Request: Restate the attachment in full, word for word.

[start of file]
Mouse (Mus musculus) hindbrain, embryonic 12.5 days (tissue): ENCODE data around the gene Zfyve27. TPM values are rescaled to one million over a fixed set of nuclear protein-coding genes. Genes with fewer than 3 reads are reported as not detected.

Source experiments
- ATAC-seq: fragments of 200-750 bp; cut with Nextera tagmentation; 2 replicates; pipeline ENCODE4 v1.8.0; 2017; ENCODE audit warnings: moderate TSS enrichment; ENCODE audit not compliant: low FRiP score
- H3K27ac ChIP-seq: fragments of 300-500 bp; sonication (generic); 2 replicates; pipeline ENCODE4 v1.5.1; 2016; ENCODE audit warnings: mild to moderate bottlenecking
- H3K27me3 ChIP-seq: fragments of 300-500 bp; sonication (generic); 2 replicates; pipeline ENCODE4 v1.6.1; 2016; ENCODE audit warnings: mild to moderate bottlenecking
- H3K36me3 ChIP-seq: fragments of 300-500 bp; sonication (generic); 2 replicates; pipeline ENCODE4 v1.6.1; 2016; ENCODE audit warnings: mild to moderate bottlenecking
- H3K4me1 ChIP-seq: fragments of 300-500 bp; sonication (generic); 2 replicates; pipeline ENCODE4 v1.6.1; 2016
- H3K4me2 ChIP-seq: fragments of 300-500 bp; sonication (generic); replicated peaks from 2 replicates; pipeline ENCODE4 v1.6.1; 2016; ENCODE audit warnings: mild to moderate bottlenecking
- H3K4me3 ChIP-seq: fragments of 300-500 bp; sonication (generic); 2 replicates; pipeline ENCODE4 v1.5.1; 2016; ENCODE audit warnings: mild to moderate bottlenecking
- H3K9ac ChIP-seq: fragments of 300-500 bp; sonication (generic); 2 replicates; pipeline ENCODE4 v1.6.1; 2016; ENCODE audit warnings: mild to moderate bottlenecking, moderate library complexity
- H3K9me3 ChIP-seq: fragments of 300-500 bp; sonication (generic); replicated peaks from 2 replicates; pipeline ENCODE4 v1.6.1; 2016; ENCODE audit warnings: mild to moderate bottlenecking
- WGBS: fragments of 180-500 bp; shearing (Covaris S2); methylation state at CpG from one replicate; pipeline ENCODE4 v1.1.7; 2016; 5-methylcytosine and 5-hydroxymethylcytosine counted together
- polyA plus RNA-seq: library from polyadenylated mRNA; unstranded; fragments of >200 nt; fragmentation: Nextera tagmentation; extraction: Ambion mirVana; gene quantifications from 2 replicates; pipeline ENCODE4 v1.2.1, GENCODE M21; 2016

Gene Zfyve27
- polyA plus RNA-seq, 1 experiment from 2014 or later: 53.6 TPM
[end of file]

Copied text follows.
Mouse (Mus musculus) hindbrain, embryonic 12.5 days (tissue): ENCODE data around the gene Zfyve27. TPM values are rescaled to one million over a fixed set of nuclear protein-coding genes. Genes with fewer than 3 reads are reported as not detected.

Source experiments
- ATAC-seq: fragments of 200-750 bp; cut with Nextera tagmentation; 2 replicates; pipeline ENCODE4 v1.8.0; 2017; ENCODE audit warnings: moderate TSS enrichment; ENCODE audit not compliant: low FRiP score
- H3K27ac ChIP-seq: fragments of 300-500 bp; sonication (generic); 2 replicates; pipeline ENCODE4 v1.5.1; 2016; ENCODE audit warnings: mild to moderate bottlenecking
- H3K27me3 ChIP-seq: fragments of 300-500 bp; sonication (generic); 2 replicates; pipeline ENCODE4 v1.6.1; 2016; ENCODE audit warnings: mild to moderate bottlenecking
- H3K36me3 ChIP-seq: fragments of 300-500 bp; sonication (generic); 2 replicates; pipeline ENCODE4 v1.6.1; 2016; ENCODE audit warnings: mild to moderate bottlenecking
- H3K4me1 ChIP-seq: fragments of 300-500 bp; sonication (generic); 2 replicates; pipeline ENCODE4 v1.6.1; 2016
- H3K4me2 ChIP-seq: fragments of 300-500 bp; sonication (generic); replicated peaks from 2 replicates; pipeline ENCODE4 v1.6.1; 2016; ENCODE audit warnings: mild to moderate bottlenecking
- H3K4me3 ChIP-seq: fragments of 300-500 bp; sonication (generic); 2 replicates; pipeline ENCODE4 v1.5.1; 2016; ENCODE audit warnings: mild to moderate bottlenecking
- H3K9ac ChIP-seq: fragments of 300-500 bp; sonication (generic); 2 replicates; pipeline ENCODE4 v1.6.1; 2016; ENCODE audit warnings: mild to moderate bottlenecking, moderate library complexity
- H3K9me3 ChIP-seq: fragments of 300-500 bp; sonication (generic); replicated peaks from 2 replicates; pipeline ENCODE4 v1.6.1; 2016; ENCODE audit warnings: mild to moderate bottlenecking
- WGBS: fragments of 180-500 bp; shearing (Covaris S2); methylation state at CpG from one replicate; pipeline ENCODE4 v1.1.7; 2016; 5-methylcytosine and 5-hydroxymethylcytosine counted together
- polyA plus RNA-seq: library from polyadenylated mRNA; unstranded; fragments of >200 nt; fragmentation: Nextera tagmentation; extraction: Ambion mirVana; gene quantifications from 2 replicates; pipeline ENCODE4 v1.2.1, GENCODE M21; 2016

Gene Zfyve27
- polyA plus RNA-seq, 1 experiment from 2014 or later: 53.6 TPM